The Pitfalls, and Promise, of Israel’s Historic Annexation Bid

Then-Israeli Prime Minister Benjamin Netanyahu at the Knesset in Jerusalem, May 24, 2020. (Abir Sultan/Reuters )
Grasping for a short-term gain, Netanyahu takes a long-term risk.

Facing Israel’s plethora of political parties with different agendas, and with a narrow timeline before U.S. elections, Prime Minister Benjamin Netanyahu is attempting to pass a historic annexation of areas in the West Bank. It would reverse more than 50 years of Israeli policy and potentially damage Israel’s relations with European countries and the few Middle Eastern states it has relations with. Netanyahu is gambling on a symbolic move for his legacy — and taking a huge risk.

On June 8, Netanyahu met with leaders of Israeli communities in the West Bank and tried to spell out what his annexation plan looked like. There were no final maps, and a rushed schedule awaits before the July dates when the governing coalition wants to move forward. How did it come to this? How did Netanyahu, the “Mr. Security” of Israel, heralded as “King Bibi,” lead the country for ten years only to end up scrambling for this legacy?

Israel has annexed before. In 1980, it effectively annexed what was once Jordanian East Jerusalem, as a new law gave hundreds of thousands of Palestinians municipal residency but not citizenship. Israel also extended its laws to the Golan Heights in 1981, enabling members of the Druze minority who live there but are Syrian citizens to get Israeli citizenship. In the West Bank, however, where hundreds of thousands of Jewish Israelis live, Israel has been cautious to upset the status quo. Peace accords signed with the Palestinians in the 1990s were supposed to be a road map to a Palestinian statehood. But that never happened. Instead, wars followed and the Palestinians were divided between their institutions in the West Bank and Hamas-run Gaza.

For decades Netanyahu has warned of the dangers of a Palestinian state that does not renounce terror. During the Obama administration, he worked to slow Washington’s drive for yet another round of peace talks. Team Obama got revenge in 2016, just before leaving office, when it enabled passage of a U.N. resolution condemning Israeli settlements. The Trump administration vowed to reverse that policy on Israel and has recognized Israel’s control of the Golan Heights and moved the U.S. embassy to Jerusalem.

Despite the Trump administration’s pro-Israel policies, it was the Israeli government that ran into troubles with the latest U.S. peace plan. While the Trump administration wanted to roll it out after moving the embassy in 2018, it hit a snag, as Netanyahu was facing new elections. It’s difficult to roll a peace plan when Israel lacks a coalition government and is in the midst of an election cycle. Netanyahu called elections in December 2018. His Likud party couldn’t form a coalition, either in April 2019, after a first round of elections, or in September, after another round. Trump announced the plan in January 2020, hoping to prod Netanyahu and his rival Benny Gantz, to set aside their differences. It wasn’t until mid May of this year that a unity government, in which Gantz and Netanyahu alternate as prime minister, was finally formed.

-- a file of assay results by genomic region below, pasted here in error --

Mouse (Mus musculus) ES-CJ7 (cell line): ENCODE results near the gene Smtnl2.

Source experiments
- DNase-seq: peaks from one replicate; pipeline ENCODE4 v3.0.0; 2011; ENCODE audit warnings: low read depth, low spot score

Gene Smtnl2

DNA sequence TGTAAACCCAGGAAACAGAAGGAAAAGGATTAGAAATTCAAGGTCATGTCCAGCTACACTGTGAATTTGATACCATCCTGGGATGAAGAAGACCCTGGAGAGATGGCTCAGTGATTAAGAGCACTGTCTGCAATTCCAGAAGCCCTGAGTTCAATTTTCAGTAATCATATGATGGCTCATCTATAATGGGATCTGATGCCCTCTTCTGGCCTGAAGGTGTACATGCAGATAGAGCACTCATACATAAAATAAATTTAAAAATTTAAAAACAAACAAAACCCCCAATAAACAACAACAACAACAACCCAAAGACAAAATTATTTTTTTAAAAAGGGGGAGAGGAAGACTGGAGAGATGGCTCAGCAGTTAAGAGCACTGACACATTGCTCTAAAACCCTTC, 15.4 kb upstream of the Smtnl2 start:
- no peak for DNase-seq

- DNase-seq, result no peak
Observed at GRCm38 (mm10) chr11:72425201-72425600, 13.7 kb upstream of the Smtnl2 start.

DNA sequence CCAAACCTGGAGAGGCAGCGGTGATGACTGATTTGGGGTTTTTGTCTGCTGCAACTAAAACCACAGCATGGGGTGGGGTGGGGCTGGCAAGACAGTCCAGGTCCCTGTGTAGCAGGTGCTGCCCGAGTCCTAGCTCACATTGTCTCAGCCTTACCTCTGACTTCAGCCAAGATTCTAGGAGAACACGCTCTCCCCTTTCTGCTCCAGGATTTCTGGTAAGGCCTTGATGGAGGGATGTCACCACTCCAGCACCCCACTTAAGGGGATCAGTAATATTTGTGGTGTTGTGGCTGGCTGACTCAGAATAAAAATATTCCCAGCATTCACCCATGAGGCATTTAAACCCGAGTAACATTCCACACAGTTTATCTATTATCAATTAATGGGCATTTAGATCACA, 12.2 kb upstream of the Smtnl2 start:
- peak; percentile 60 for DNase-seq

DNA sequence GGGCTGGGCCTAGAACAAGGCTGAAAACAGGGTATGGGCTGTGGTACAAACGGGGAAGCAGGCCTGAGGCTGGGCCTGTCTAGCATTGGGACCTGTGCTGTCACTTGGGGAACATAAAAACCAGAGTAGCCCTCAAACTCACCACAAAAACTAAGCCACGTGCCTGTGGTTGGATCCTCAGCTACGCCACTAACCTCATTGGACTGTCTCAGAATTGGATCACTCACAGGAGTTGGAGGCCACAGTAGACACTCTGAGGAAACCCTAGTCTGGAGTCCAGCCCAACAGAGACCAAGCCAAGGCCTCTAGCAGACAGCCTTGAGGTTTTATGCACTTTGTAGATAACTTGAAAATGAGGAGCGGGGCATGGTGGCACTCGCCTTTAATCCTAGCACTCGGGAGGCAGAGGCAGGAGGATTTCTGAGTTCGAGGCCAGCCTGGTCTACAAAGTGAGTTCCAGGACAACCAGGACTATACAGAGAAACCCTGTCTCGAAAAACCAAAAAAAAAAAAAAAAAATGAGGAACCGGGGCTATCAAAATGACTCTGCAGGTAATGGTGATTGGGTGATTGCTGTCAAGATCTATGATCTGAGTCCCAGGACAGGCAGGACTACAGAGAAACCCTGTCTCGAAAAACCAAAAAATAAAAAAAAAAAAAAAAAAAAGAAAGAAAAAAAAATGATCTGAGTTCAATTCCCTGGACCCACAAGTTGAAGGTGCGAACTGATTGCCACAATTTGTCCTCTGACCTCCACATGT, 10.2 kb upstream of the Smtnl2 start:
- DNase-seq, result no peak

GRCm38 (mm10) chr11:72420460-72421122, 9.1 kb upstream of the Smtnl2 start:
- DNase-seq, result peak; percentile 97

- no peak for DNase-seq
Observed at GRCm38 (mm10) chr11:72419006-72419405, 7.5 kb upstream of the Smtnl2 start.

Now Netanyahu, facing a trial for corruption, has to work with parts of the Trump peace plan, hoping that Trump wins the November election so that the plan can be carried through. The problem is that Israel would effectively change 50 years of policy by rushing annexation of a few parts of the West Bank while ignoring the peace-plan provisions that would lead toward the creation of a Palestinian state. Most European countries, as well as Egypt and Jordan, have warned Israel against extending its laws to the West Bank. Even U.S. officials appear to hint that Israel should take it slow.

What do Netanyahu and Israel stand to gain from annexation? Annexation changes the status quo forever and chisels away at the decreasing size of a potential Palestinian state. That state is already unlikely to be created, but the illusion of it drives polices of the EU and Arab states. Israel has much to risk, including the possibility of some new clashes in the West Bank and a a further scarring of already depressed relations with neighboring Jordan. Israel also faces condemnation from 19 U.S. senators, dozens of former Canadian diplomats, leading members of the British Jewish community, China, Russia, Israeli centrists and leftists, the United Arab Emirates, Saudi Arabia, and the Arab League. Netanyahu has indicated that Palestinians in West Bank areas annexed to Israel would not get Israeli citizenship. That means that “annexation” would not change what things look like on the ground, but it could change Israel’s foreign relationships for years to come.

Militarily, Israel is at its strongest point in history. It enjoys unprecedented diplomatic relations with countries such as India and even with Russia, which were once sour on Israel. The annexation gamble, which even Israelis who support annexation think is too meager, seems to be intended for Netanyahu’s domestic legacy and based on the assumption that a future U.S. Democratic administration would oppose it but not be able to undo it. That’s a huge short-term gamble for a country that wants long-term peace and prosperity and is still weathering the COVID-19 crisis and an Iranian threat. Netanyahu never liked bold gambles, he was always a pragmatic incrementalist. Now, with the clock ticking as the U.S. election approaches, he must rush and try to avoid hurting Israel’s relations too much in the process.


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